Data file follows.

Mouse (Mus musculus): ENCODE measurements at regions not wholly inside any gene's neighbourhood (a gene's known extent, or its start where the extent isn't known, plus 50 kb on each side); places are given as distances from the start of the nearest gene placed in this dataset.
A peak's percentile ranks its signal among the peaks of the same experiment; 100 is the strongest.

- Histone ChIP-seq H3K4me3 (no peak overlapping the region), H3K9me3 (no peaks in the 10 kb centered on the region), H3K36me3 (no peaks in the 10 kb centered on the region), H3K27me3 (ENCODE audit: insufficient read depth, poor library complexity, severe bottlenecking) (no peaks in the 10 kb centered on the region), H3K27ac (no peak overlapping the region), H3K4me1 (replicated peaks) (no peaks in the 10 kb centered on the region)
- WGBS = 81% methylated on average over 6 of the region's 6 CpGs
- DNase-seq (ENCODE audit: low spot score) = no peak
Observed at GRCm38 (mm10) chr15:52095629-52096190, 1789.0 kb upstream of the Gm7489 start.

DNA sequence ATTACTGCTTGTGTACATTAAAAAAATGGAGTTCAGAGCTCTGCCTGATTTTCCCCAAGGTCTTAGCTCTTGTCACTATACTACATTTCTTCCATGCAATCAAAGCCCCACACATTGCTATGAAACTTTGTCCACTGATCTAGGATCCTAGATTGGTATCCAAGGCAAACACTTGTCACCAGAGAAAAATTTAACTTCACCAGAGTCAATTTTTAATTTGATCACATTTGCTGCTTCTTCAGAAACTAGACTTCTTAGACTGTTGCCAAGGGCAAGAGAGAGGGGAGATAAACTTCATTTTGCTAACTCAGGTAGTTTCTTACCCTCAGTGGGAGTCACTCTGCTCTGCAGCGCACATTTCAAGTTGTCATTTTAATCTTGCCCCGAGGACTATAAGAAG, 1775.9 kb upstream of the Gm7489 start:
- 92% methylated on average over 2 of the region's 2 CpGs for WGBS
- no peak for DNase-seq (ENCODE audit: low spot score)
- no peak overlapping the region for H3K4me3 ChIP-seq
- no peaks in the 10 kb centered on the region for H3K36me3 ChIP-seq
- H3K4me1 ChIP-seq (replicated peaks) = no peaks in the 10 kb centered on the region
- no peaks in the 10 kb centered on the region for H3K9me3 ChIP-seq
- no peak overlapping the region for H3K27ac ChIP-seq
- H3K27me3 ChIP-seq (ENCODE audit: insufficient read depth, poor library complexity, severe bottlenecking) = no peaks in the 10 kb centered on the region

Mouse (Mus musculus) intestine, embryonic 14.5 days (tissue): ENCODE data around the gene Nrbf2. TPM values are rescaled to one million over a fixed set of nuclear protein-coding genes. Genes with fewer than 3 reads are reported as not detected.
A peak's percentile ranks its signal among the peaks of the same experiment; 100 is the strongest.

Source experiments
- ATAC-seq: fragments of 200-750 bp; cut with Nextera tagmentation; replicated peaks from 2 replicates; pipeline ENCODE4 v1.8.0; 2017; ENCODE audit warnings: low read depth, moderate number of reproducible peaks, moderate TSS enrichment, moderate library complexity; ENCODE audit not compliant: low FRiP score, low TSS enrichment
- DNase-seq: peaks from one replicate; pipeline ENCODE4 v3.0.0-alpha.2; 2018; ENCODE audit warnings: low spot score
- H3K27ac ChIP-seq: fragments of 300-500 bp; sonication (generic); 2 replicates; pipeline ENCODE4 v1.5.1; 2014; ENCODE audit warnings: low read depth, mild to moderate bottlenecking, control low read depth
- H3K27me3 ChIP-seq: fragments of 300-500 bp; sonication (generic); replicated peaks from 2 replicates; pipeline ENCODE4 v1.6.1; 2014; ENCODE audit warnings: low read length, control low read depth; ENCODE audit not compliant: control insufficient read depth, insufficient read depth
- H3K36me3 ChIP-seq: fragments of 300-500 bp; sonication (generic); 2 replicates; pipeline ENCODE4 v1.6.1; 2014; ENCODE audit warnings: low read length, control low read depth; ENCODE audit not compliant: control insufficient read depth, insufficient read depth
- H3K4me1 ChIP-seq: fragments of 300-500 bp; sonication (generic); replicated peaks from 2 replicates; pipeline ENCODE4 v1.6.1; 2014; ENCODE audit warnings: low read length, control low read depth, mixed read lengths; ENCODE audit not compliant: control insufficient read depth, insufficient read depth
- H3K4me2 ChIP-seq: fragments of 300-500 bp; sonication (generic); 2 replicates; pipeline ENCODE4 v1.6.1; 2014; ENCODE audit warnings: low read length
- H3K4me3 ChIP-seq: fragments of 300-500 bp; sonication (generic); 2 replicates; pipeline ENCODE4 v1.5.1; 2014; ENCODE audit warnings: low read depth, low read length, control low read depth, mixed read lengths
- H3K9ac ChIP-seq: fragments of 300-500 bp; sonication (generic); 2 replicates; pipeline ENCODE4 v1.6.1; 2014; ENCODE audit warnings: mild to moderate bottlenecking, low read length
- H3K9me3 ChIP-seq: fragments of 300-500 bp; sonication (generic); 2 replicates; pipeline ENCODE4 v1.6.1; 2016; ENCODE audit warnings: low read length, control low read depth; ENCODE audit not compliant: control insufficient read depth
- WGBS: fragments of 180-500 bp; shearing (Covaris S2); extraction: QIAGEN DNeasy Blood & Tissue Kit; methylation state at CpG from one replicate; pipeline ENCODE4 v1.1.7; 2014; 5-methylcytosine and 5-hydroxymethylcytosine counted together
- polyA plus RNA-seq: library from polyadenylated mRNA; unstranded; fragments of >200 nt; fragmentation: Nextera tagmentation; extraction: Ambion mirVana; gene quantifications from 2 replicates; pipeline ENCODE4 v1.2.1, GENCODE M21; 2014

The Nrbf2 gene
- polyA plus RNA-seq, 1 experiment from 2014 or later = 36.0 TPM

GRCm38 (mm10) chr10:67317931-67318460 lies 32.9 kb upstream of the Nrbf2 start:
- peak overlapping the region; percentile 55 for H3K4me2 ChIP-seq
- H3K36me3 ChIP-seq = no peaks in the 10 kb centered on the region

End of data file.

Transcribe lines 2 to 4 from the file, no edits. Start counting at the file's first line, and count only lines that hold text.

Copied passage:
A peak's percentile ranks its signal among the peaks of the same experiment; 100 is the strongest.

- Histone ChIP-seq H3K4me3 (no peak overlapping the region), H3K9me3 (no peaks in the 10 kb centered on the region), H3K36me3 (no peaks in the 10 kb centered on the region), H3K27me3 (ENCODE audit: insufficient read depth, poor library complexity, severe bottlenecking) (no peaks in the 10 kb centered on the region), H3K27ac (no peak overlapping the region), H3K4me1 (replicated peaks) (no peaks in the 10 kb centered on the region)
- WGBS = 81% methylated on average over 6 of the region's 6 CpGs